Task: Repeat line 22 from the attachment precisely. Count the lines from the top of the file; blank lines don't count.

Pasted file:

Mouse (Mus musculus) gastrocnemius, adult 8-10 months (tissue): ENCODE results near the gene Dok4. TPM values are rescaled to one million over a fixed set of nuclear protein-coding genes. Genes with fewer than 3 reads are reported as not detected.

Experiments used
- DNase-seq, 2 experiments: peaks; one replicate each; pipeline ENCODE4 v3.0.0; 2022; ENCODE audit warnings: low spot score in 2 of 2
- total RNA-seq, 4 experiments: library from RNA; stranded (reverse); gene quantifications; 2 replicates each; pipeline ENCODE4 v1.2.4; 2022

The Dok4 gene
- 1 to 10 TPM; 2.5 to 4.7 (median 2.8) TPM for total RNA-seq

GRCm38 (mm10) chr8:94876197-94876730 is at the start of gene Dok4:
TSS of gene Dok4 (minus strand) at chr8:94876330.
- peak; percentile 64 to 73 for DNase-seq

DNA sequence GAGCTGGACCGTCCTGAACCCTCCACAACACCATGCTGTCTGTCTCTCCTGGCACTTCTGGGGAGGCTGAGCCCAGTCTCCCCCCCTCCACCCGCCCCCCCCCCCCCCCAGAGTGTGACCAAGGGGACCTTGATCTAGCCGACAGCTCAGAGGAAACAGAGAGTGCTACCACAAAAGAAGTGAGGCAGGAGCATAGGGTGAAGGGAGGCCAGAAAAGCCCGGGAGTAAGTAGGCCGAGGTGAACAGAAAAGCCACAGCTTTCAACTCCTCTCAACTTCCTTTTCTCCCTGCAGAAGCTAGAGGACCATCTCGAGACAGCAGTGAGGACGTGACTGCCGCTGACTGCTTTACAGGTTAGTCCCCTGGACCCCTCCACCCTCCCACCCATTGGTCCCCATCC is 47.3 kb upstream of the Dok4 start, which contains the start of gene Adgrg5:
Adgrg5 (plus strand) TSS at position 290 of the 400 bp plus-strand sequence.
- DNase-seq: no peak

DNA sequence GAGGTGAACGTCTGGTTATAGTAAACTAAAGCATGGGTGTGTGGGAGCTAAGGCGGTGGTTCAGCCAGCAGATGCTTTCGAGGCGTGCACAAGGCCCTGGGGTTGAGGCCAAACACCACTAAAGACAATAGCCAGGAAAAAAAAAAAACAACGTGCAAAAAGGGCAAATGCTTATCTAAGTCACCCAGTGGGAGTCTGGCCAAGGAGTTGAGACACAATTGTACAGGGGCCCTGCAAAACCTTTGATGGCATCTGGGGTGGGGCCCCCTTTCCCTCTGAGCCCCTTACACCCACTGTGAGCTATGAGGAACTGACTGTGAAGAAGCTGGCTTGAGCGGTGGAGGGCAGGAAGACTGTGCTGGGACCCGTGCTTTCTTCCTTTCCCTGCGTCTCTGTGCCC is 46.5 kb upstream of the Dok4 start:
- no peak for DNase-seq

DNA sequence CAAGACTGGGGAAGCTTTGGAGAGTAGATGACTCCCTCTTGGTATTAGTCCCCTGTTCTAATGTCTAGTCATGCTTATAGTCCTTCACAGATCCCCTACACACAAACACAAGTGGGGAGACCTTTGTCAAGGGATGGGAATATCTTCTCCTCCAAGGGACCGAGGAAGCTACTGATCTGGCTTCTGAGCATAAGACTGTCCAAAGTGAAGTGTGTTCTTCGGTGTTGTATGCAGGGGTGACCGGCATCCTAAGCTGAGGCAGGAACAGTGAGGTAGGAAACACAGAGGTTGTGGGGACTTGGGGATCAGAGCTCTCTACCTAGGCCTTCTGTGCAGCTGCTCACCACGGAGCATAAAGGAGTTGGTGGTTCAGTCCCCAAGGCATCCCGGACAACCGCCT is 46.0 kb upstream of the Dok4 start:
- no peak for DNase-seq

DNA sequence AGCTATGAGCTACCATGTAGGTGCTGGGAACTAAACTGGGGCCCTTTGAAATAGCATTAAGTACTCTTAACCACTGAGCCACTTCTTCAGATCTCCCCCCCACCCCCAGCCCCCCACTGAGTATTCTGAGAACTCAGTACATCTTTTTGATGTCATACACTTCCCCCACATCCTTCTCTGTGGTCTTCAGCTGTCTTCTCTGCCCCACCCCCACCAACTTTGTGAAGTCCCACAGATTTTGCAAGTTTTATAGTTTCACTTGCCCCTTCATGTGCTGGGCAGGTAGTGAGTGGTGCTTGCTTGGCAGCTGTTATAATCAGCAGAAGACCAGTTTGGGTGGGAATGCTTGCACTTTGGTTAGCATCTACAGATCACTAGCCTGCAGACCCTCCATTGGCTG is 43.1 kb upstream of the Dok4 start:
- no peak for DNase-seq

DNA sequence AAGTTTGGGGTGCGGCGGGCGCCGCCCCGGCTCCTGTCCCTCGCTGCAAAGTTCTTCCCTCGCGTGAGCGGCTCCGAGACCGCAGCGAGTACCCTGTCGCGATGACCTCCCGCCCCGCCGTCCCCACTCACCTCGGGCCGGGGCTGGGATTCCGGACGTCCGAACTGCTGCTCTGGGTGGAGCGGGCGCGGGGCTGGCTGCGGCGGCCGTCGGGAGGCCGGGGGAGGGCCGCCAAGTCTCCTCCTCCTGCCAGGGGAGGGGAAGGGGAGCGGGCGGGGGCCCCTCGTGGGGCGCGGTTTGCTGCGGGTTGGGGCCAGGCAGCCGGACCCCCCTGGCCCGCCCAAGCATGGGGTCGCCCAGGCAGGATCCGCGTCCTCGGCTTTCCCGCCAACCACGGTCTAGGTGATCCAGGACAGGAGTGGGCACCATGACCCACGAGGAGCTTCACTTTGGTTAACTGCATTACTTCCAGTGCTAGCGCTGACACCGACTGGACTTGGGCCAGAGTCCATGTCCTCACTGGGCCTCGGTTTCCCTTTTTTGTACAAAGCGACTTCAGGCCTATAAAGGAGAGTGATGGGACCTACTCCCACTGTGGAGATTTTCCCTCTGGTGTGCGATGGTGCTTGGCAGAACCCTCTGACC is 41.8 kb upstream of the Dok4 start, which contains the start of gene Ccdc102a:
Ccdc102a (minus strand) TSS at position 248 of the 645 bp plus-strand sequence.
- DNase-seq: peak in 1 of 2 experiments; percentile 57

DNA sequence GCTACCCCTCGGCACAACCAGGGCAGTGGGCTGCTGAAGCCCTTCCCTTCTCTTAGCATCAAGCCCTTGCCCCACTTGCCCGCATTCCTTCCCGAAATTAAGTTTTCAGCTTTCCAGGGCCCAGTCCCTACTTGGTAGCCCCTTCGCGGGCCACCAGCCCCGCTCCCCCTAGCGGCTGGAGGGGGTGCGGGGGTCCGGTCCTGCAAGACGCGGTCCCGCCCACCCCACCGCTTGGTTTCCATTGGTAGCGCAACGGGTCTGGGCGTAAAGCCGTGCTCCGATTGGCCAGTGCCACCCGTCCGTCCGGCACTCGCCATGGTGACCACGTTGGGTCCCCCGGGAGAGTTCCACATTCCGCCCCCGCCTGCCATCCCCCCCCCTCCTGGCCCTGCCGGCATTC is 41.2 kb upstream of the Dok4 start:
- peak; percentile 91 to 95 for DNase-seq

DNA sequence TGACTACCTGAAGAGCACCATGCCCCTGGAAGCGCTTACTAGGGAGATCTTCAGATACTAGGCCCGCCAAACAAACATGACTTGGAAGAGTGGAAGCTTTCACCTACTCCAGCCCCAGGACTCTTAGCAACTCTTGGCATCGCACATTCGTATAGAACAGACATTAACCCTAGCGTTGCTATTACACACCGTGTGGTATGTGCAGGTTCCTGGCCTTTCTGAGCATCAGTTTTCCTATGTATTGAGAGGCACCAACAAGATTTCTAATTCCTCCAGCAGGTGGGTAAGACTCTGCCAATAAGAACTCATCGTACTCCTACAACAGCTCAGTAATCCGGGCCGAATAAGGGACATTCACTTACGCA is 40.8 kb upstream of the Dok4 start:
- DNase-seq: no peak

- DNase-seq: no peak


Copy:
DNA sequence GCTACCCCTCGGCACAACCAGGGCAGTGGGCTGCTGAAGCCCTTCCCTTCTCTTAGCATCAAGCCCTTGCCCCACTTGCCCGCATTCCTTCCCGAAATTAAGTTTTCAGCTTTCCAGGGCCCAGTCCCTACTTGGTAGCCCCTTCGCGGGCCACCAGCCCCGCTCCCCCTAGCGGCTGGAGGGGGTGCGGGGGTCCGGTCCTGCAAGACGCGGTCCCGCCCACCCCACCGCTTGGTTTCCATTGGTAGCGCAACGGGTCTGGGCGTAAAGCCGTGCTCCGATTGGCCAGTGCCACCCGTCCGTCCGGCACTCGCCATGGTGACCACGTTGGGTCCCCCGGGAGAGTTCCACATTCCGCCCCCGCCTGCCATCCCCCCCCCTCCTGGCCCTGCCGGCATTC is 41.2 kb upstream of the Dok4 start: